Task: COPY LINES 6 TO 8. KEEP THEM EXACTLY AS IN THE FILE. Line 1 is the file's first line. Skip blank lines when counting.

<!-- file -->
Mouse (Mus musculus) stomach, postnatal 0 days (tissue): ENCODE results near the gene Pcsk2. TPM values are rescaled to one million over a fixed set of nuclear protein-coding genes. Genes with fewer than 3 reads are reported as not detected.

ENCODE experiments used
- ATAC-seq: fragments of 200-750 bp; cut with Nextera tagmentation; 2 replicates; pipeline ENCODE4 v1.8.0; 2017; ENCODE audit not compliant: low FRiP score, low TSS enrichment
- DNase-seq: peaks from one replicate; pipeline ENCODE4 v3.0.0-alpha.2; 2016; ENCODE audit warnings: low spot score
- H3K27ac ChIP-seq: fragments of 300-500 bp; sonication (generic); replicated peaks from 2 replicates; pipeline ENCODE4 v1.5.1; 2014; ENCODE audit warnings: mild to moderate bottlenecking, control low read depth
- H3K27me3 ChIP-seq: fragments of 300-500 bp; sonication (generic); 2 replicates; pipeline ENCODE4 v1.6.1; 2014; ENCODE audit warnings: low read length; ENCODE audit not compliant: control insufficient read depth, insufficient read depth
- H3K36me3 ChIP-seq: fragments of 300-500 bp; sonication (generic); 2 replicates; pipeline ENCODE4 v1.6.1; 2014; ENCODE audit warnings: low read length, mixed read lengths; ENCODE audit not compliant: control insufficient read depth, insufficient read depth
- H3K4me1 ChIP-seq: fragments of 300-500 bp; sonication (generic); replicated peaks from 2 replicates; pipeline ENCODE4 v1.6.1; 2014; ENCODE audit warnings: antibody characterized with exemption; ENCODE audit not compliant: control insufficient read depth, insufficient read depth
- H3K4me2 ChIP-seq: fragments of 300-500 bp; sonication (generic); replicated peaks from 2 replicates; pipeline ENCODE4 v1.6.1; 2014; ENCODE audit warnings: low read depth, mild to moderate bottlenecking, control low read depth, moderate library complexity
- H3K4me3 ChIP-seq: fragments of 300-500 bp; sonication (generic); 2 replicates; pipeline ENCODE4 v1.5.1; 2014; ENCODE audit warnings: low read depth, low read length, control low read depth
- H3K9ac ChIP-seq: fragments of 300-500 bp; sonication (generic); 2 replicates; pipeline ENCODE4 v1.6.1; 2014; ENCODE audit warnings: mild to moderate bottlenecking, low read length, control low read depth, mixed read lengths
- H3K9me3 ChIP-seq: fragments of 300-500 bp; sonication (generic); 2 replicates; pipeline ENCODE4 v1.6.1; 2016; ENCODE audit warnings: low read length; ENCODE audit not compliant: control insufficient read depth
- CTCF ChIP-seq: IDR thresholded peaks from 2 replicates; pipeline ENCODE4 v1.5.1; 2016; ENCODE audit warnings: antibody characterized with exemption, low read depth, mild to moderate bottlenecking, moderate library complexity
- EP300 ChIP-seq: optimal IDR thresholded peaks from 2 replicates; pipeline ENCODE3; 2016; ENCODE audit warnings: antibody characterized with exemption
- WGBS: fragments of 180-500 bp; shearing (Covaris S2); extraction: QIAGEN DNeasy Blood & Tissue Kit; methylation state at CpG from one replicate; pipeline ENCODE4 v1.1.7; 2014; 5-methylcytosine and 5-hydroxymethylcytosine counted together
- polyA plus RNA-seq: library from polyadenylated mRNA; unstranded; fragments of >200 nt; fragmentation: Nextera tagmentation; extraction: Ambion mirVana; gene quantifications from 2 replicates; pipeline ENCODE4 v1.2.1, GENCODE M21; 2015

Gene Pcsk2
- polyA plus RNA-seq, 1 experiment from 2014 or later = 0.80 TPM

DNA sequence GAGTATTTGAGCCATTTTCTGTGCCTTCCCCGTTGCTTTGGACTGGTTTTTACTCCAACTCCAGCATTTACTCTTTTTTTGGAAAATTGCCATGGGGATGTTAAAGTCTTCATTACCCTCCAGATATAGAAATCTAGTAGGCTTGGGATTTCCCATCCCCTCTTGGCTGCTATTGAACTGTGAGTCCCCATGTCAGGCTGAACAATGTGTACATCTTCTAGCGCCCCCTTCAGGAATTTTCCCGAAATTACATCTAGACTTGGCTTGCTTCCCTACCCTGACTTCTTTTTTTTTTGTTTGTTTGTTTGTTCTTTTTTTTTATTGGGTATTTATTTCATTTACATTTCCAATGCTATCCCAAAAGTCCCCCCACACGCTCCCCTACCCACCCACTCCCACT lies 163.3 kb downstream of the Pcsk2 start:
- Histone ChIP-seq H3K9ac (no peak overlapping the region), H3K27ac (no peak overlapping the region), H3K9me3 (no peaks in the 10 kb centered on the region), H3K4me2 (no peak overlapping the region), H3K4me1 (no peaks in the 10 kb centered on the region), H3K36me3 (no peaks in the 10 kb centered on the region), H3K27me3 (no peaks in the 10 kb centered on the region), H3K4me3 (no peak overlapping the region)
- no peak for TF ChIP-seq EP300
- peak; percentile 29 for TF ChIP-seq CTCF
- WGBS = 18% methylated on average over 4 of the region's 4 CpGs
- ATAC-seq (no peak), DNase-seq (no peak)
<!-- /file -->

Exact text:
- H3K27me3 ChIP-seq: fragments of 300-500 bp; sonication (generic); 2 replicates; pipeline ENCODE4 v1.6.1; 2014; ENCODE audit warnings: low read length; ENCODE audit not compliant: control insufficient read depth, insufficient read depth
- H3K36me3 ChIP-seq: fragments of 300-500 bp; sonication (generic); 2 replicates; pipeline ENCODE4 v1.6.1; 2014; ENCODE audit warnings: low read length, mixed read lengths; ENCODE audit not compliant: control insufficient read depth, insufficient read depth
- H3K4me1 ChIP-seq: fragments of 300-500 bp; sonication (generic); replicated peaks from 2 replicates; pipeline ENCODE4 v1.6.1; 2014; ENCODE audit warnings: antibody characterized with exemption; ENCODE audit not compliant: control insufficient read depth, insufficient read depth